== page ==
One morning, he opens his door to find a courting bouquet sitting on the stoop. He stares in silent shock for longer than he likes to admit, and, leaving it there, he slams the door. It is early evening before he ventures outside to examine the flowers in detail. The bouquet is from the sweet young girl down the lane. He can’t imagine her coveting Bag End so much as to court him for it, but as they have hardly spoken he can’t imagine another reason.
When he politely returns the flowers, she cries. It’s almost enough to change his mind, but he’s seen what marriage without love can do to a family, and he can’t imagine falling for this soft, quiet little hobbit, who wouldn’t dream of arguing at the dinner table.
When he returns home, he considers the possibility that he’s entirely mad. What more could he want than a sweet, pretty hobbit who would never argue?
Adventure, is the prompt response from the Belladonna in him.
The next morning, he leaves for Bree. It’s not much of an adventure, but it’s a start.
Bag End sits empty more often than not in the next several years, as Bilbo and Belladonna separately adventure. Bilbo suspects his journeys are considerably tamer than hers; he never ventures further than Bree, spending time with relatives on the way. Whenever he reaches Bree, he finds a Ranger and asks after his mother, without success.
Years later, he is in Bree when he sees smoke, more smoke than could come from a cooking fire. He follows the trail, and finds a house in flames. A crowd of onlookers have accumulated, most of them clustered around a distraught woman who has to be held back from running into the fire. “My children are in there!” she cries.
In response, a small figure pelts into the house amidst shocked gasps from the crowd. They wait with bated breath, until she emerges with a toddler clinging to each side. The children run to their mother as their rescuer collapses, and Bilbo feels his world turn upside down.
Even dark with soot, he recognizes that bright brown hair. He sees it in the mirror every day.
He runs to the collapsed form of his mother, carefully turning her onto her back. Belladonna’s eyes light as she recognizes her son. “Bilbo,” she sighs as he pats out sparks on her clothing. “It’s…” The rest of her sentence is lost to coughing.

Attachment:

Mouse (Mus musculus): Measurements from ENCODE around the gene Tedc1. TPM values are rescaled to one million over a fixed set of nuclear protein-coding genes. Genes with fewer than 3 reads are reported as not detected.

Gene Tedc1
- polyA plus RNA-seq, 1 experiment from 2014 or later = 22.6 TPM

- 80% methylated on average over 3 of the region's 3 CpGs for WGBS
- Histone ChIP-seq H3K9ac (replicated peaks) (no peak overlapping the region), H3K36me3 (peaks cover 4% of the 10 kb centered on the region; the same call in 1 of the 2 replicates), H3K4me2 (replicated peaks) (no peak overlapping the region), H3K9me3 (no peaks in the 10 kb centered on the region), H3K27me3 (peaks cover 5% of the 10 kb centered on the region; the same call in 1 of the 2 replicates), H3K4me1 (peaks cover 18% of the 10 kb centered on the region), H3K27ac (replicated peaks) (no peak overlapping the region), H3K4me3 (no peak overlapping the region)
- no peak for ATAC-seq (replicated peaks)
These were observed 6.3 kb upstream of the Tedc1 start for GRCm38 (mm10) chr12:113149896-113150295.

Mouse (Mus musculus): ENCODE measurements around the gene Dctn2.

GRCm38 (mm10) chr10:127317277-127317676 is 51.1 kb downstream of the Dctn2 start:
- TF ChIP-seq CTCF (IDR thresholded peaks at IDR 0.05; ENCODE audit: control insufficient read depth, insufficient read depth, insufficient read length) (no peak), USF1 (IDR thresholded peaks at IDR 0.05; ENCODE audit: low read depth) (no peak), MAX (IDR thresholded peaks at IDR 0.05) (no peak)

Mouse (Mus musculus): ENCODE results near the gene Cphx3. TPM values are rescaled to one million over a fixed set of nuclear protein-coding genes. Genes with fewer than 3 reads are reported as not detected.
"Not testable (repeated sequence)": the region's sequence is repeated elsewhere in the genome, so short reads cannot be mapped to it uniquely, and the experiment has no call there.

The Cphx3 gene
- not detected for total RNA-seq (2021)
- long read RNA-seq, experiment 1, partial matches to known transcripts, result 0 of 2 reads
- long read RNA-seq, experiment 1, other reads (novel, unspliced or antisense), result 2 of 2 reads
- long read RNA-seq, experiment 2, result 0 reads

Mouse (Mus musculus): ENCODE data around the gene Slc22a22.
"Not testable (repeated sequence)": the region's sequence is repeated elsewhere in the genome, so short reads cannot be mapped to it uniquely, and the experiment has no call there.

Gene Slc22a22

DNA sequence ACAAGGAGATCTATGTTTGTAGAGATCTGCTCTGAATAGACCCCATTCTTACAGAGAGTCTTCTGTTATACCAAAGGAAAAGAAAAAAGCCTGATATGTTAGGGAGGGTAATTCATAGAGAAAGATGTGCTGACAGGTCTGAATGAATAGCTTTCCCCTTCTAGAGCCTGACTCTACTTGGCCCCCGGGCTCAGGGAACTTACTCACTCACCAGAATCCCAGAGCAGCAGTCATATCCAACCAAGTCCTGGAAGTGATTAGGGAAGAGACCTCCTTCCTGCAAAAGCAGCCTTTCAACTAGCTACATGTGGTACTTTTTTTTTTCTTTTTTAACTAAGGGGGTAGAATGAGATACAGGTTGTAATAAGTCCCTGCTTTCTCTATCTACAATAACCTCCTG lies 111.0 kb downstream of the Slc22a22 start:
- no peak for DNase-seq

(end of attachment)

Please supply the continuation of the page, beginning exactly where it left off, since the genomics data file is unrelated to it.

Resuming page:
Bilbo hovers at her side, his hands fluttering as he searches his mind for something—anything—he can do to help. Her breath has a terrible, rasping rattle that cannot be good, and there is a burn on her side that is oozing dark blood. A man squats beside Belladonna, looks down her throat, and shakes his head.
“Little People aren’t made to survive this much smoke,” he says, almost apologetically. “There’s nothing I can do.”
Bilbo shoves him out of the way and falls to his knees next to his mother. “No, Mama, please,” he begs, almost hysterical.
Belladonna gulps in air, and manages a garbled word. Bilbo realizes she’s asking about the children. “They’re fine. See?” He moves behind her, propping her up so she can see the toddlers being hugged by their mother.
Belladonna smiles, and the rattling breaths slow. With that final smile for her son, she dies.
Bilbo goes home, and doesn’t leave again. The mere thought of adventure makes his heart seize in his chest. He’s respectable now, a true Baggins like his father. Slowly, the scandalized whispers of his neighbors cease.
When it rains, he stays inside and watches through a window, unwilling to leave the dry house but unable to turn away. He receives two more courting bouquets and returns them immediately. Love hurts too much. He’s safer alone in his father’s study, reading books that can’t break his heart.
His life is lonely, but livable, and he expects it to stay this way the rest of his life. Perhaps it would have been so, were it not for a meddlesome wizard.